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Burn Stories Not Tasks

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Developers commonly break user stories into tasks to facilitate distributing the implementation work across the team, and allow tracking of progress at a finer level of granularity. Unfortunately, a story can explode into a list of non-trivial tasks so large that the story is not deliverable by the end of the iteration. Ron Jeffries suggests: Do stories as a unit, not broken into tasks.

In order for this to work, the stories need to be small enough that the team can understand and estimate them well. One approach to decomposing a story is to list the acceptance criteria, and then look at each of these and find the ones that can be stories themselves. If the particular acceptance criteria adds some value to the product, is user visible, stands alone, and is testable, then it is a good candidate to become its own story.

Many teams have specialists that focus in particular areas of the product or the underlying technologies, making it difficult to give a whole story to an individual engineer. A long-term solution is to cross-train developers such that they can work in the various parts of the system and with all of the needed technologies. This creates a team that is versatile and reduces the organizational risk of loosing 'the only person' who is competent to work in a given area of the system. One way to get the work done now, while moving in this direction, is to use pair programming. The person who 'owns' the implementation of the story pairs with the people who have the needed expertise, in order to deliver the whole story.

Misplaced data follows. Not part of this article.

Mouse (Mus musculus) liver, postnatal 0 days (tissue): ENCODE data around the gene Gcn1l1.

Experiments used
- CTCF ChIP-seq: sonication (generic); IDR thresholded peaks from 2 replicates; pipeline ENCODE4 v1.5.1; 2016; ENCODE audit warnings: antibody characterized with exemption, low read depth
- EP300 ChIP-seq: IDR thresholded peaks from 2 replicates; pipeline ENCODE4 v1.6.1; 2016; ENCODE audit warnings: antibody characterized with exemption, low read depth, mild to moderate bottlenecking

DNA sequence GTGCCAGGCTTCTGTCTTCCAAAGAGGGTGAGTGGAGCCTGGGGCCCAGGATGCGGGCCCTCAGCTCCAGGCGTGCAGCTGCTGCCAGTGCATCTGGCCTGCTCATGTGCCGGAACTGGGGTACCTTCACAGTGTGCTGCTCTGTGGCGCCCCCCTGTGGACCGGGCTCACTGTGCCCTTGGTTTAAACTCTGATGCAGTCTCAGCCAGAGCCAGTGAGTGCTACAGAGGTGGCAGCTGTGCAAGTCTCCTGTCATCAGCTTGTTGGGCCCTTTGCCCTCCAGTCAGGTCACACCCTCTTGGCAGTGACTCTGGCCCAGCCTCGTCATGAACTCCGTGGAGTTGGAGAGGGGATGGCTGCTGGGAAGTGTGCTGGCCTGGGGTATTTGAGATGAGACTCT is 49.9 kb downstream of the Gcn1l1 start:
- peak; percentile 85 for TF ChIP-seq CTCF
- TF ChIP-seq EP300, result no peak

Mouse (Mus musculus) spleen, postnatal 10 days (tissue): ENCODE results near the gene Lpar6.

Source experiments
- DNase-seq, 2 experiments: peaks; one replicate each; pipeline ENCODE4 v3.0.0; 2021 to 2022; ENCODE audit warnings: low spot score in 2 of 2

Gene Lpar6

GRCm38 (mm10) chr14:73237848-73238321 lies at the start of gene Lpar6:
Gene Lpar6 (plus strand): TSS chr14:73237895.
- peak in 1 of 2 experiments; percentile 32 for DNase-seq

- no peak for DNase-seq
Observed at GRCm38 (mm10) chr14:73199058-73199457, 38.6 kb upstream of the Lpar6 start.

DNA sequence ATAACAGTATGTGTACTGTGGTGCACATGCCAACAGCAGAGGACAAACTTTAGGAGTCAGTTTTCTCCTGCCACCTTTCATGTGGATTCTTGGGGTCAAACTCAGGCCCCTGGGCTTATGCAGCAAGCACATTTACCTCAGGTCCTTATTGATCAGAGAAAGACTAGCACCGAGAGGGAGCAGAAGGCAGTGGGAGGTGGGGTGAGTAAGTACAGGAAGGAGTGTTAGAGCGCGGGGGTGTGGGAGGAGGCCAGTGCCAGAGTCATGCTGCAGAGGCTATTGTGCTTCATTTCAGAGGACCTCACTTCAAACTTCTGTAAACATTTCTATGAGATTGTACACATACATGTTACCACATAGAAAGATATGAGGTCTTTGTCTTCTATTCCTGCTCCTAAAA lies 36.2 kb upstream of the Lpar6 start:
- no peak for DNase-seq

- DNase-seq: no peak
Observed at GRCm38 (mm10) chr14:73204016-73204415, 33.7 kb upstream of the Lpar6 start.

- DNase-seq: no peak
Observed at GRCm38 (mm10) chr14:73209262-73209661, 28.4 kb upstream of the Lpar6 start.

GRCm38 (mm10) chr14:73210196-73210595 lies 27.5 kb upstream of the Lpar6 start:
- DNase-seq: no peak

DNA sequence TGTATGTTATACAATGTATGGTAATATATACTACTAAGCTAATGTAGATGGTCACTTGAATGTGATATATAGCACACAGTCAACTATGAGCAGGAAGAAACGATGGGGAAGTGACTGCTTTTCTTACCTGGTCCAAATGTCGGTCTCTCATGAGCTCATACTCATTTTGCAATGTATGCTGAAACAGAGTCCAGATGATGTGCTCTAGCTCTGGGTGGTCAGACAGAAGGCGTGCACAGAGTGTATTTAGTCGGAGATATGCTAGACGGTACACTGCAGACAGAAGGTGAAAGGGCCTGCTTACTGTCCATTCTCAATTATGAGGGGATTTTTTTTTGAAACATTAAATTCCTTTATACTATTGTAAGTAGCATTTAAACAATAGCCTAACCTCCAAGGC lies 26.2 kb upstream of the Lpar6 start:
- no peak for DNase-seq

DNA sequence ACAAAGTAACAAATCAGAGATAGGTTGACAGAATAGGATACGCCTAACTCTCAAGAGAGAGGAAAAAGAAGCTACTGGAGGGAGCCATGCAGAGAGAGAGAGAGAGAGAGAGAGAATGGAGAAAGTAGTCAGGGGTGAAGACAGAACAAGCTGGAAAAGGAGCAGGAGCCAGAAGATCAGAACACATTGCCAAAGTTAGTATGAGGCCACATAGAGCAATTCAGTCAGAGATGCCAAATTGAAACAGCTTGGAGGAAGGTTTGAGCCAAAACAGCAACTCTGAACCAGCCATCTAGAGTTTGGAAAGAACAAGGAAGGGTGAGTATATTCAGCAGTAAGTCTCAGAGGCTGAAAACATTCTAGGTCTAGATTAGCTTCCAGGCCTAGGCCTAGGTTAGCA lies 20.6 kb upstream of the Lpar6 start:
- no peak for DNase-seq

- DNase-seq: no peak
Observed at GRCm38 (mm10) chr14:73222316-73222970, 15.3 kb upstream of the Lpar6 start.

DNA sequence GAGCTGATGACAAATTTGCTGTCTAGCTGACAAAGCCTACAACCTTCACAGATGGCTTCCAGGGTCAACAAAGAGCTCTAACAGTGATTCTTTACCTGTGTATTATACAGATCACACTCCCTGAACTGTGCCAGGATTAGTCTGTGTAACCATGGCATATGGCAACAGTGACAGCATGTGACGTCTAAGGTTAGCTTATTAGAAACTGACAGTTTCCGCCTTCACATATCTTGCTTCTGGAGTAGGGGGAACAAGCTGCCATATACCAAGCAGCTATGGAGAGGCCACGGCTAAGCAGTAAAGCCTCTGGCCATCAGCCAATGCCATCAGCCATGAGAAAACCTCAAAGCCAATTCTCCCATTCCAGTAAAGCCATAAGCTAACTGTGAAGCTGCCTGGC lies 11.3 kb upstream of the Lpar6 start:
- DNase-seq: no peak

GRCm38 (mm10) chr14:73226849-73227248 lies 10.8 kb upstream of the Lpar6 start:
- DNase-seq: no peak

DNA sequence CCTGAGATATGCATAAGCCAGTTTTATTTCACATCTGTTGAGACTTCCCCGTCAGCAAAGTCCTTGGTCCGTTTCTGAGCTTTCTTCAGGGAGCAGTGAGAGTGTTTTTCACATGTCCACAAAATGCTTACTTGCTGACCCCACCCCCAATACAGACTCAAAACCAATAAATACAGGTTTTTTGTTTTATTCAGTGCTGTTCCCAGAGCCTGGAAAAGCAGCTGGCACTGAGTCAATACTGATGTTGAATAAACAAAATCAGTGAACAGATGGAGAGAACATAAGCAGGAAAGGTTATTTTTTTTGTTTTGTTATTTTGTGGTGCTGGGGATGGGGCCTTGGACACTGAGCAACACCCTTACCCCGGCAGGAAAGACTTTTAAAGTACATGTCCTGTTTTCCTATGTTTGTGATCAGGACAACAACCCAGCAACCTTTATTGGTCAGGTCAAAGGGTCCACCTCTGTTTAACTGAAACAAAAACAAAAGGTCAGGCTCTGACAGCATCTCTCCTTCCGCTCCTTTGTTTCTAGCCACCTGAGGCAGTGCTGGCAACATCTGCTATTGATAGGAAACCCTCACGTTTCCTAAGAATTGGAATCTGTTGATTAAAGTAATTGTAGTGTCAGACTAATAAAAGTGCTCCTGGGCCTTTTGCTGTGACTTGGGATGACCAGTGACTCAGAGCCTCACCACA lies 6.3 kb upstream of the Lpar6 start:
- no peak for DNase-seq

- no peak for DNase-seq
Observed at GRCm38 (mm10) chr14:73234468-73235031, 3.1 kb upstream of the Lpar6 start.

Ron recommends: "Burn stories, not tasks." When tracking (burning) at the task level, developers can 'do their part', finishing many tasks, without any user functionality being delivered. If the team only tracks story completion, then developers only get the warm glow of finishing something when a story is complete. This encourages a more valuable notion of 'done.'

Do you agree with Ron's approach? Leave a comment and share your views.

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